Born Arthur Henry Ward in Ladywood, Birmingham, in 1883, of Irish parents, he changed his middle name to Sarsfield when his mother died in 1901 (she had believed herself descended from the Irish Jacobite hero Patrick Sarsfield, according to Rohmer’ biographer Van Ash); he wrote under the pseudonym Sax Rohmer. (A “sax-roamer” is a wandering blade: a free-lance).
Sax Rohmer became best known for his Fu-Manchu stories (later and more normally written without the hyphen). Robert Bickers, in the Oxford Dictionary of National Biography, notes that “as a thriller writer Ward is of little importance. His prose is pompous and ponderous, and his plotting thin, predictable, and repetitious”, but does credit him with “an instinctive knowledge of his market”. His Fu Manchu character, usually noted today as a premier example of racial stereotyping, clearly caught the public imagination; later in life, until his death in 1959, Rohmer lived on the income derived from the numerous film, radio and television adaptations.
Fu Manchu was one of the earliest super-villains, a successor of the much more shadowy Professor Moriarty. The opium dens of Limehouse, frequented on occasion by Sherlock Holmes, made frequent appearance in earlier Fu Manchu stories; the villain later moved to the United States, once Rohmer had appreciated the importance of the American market. There were science-fictional elements in the Fu Manchu stories: his plot to control the Si-Fan, a secret Chinese organisation, and to bring them to control the world, was aided by his longevity treatment. But the thirteen Fu Manchu novels Van Ash; fifteen according to Bickens, while Clute seems to list fourteen) were outnumbered by his other novels, where the science-fictional elements were more obvious. Apart from the series about Sumaru, an oriental villainess, there was the Gaston Max series, beginning with The Yellow Claw (1915), set in and around a fortress protected by death rays, and The Emperor of America (1929), in which a bunch of villains, with the help of various inventions, plot to dominate the world from their base under Manhattan.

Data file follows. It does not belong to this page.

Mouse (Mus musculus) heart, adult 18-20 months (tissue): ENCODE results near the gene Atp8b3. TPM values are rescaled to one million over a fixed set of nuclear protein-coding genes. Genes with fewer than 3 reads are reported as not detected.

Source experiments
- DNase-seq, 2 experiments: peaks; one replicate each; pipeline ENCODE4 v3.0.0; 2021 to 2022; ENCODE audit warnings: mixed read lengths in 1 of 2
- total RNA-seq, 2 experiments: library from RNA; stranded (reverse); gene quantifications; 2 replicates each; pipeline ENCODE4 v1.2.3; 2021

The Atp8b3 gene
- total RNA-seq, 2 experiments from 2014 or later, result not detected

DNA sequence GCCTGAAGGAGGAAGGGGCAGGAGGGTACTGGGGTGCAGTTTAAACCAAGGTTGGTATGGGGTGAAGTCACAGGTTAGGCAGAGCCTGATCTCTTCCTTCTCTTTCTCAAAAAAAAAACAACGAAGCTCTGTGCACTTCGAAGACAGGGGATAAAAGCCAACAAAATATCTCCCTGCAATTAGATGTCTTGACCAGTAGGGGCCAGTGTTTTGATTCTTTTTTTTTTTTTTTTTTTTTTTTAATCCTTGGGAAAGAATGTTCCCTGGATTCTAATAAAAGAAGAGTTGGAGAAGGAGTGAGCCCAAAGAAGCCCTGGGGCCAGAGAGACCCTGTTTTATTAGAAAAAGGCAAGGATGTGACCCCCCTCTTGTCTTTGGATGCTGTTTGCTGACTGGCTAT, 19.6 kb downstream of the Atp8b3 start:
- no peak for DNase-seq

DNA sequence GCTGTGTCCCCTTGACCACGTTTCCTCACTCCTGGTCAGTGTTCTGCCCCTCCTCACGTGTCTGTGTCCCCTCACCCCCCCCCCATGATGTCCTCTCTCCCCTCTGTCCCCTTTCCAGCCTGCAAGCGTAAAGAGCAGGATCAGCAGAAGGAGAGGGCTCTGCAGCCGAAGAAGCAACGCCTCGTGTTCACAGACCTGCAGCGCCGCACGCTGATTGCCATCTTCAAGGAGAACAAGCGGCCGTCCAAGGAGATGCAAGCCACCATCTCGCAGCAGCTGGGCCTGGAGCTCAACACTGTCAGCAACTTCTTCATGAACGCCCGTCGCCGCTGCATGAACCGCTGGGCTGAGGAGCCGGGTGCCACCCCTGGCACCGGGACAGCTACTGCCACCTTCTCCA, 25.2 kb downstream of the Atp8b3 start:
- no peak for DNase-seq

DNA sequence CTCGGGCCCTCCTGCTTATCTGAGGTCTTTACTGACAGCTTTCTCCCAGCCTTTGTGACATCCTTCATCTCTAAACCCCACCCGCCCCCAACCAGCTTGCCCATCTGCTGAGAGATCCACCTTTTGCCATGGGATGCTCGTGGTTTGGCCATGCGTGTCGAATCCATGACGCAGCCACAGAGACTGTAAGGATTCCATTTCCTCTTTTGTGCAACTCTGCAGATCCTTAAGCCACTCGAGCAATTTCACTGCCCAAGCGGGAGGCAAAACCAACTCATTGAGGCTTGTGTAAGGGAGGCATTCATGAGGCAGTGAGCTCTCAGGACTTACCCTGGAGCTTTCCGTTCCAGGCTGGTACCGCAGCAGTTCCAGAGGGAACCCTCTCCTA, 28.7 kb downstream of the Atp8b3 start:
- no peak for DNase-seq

Ward grew up in London, to which his parents had moved when he was three, and had various jobs, including as a journalist. Among his earlier published fiction were fantasy-related stories, including the very first: “The Mysterious Mummy”, which appeared in the Christmas Issue of Pearson’s Magazine in 1903. At this time he allegedly joined various occult societies, including the Golden Dawn and the Rosicrucians. He also developed links with the world of the music hall: he wrote sketches and songs. In 1909 he married Elizabeth Knox, a juggler, and the sister of Teddy Knox (of the Crazy Gang); he published a collection of stories in collaboration with George Robey, and wrote the “autobiography” of the popular comedian Little Tich. He first used the pseudonym of Sax Rohmer with the publication of one of his songs in 1908, and his first fiction under that name was a serial which appeared in Cassell’s Magazine in 1912: ‘The Sins of Séverac Bablon’, an antisemitic fantasy. In that year too, came the first serialisation of a Fu Manchu story. It came out in book form in 1913 from Methuen: The Mystery of Dr. Fu-Manchu. E.V. Lucas, a reader for Methuen, had tried hard to persuade them not to publish the book; something that Rohmer would remind him of when, later, they became friends.
After his war experiences, Rohmer went on the first of his trips to America, and discovered how popular he had become there. By 1919, three Fu Manchu books had been published in the UK, and each time UK publication had been followed by a US edition. His second visit to America in 1921 coincided with the release of the first Fu Manchu movies, and Rohmer began to be personally involved in productions for the stage, including a stage version of Verne’s Around the World in Eighty Days.
Sax and Elizabeth moved to America for a few years in 1947, but despite his efforts, the appetite for Fu Manchu seemed to have diminished. He died in University College London Hospital in 1959, and was buried in Kensal Green.
For the above I am mostly relying on Robert Bickers’ piece in the Oxford Dictionary of National Biography and on Cay Van Ash and Elizabeth Sax Rohmer, Master of Villainy: A Biography of Sax Rohmer (Bowling Green OH: Bowling Green University Popular Press, 1972). Bickers called Rohmer’s wife “Elisabeth”; I am presuming that Van Ash, although not always wholly trustworthy (he tended to believe what Rohmer told him), knew how to spell her name.